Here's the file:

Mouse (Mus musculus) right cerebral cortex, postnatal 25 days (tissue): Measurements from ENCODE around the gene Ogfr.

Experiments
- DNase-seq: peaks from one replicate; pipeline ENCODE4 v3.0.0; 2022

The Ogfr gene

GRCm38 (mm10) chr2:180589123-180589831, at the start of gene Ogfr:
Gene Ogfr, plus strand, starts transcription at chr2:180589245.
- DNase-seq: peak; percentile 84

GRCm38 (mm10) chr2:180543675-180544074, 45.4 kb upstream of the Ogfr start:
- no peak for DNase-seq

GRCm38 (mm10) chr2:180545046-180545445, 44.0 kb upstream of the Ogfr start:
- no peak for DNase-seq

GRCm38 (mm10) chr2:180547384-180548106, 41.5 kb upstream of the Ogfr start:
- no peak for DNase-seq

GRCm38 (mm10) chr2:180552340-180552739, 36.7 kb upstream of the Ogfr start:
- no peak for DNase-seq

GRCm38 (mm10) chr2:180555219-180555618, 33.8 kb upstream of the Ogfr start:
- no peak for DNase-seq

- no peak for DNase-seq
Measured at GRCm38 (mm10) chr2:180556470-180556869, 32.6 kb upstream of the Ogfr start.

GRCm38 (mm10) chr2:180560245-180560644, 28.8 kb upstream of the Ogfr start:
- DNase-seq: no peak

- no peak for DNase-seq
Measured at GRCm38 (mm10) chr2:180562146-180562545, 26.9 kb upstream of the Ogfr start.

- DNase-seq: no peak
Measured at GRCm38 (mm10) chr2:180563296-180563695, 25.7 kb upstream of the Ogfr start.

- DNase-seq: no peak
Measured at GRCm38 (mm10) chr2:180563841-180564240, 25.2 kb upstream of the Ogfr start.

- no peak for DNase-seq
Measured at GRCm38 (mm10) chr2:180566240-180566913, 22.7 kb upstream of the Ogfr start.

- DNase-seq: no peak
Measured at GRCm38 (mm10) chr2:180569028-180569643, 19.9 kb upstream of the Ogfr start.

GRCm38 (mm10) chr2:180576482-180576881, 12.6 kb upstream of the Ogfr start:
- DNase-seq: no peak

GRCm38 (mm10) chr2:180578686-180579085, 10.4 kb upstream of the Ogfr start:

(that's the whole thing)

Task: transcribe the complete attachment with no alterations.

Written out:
Mouse (Mus musculus) right cerebral cortex, postnatal 25 days (tissue): Measurements from ENCODE around the gene Ogfr.

Experiments
- DNase-seq: peaks from one replicate; pipeline ENCODE4 v3.0.0; 2022

The Ogfr gene

GRCm38 (mm10) chr2:180589123-180589831, at the start of gene Ogfr:
Gene Ogfr, plus strand, starts transcription at chr2:180589245.
- DNase-seq: peak; percentile 84

GRCm38 (mm10) chr2:180543675-180544074, 45.4 kb upstream of the Ogfr start:
- no peak for DNase-seq

GRCm38 (mm10) chr2:180545046-180545445, 44.0 kb upstream of the Ogfr start:
- no peak for DNase-seq

GRCm38 (mm10) chr2:180547384-180548106, 41.5 kb upstream of the Ogfr start:
- no peak for DNase-seq

GRCm38 (mm10) chr2:180552340-180552739, 36.7 kb upstream of the Ogfr start:
- no peak for DNase-seq

GRCm38 (mm10) chr2:180555219-180555618, 33.8 kb upstream of the Ogfr start:
- no peak for DNase-seq

- no peak for DNase-seq
Measured at GRCm38 (mm10) chr2:180556470-180556869, 32.6 kb upstream of the Ogfr start.

GRCm38 (mm10) chr2:180560245-180560644, 28.8 kb upstream of the Ogfr start:
- DNase-seq: no peak

- no peak for DNase-seq
Measured at GRCm38 (mm10) chr2:180562146-180562545, 26.9 kb upstream of the Ogfr start.

- DNase-seq: no peak
Measured at GRCm38 (mm10) chr2:180563296-180563695, 25.7 kb upstream of the Ogfr start.

- DNase-seq: no peak
Measured at GRCm38 (mm10) chr2:180563841-180564240, 25.2 kb upstream of the Ogfr start.

- no peak for DNase-seq
Measured at GRCm38 (mm10) chr2:180566240-180566913, 22.7 kb upstream of the Ogfr start.

- DNase-seq: no peak
Measured at GRCm38 (mm10) chr2:180569028-180569643, 19.9 kb upstream of the Ogfr start.

GRCm38 (mm10) chr2:180576482-180576881, 12.6 kb upstream of the Ogfr start:
- DNase-seq: no peak

GRCm38 (mm10) chr2:180578686-180579085, 10.4 kb upstream of the Ogfr start: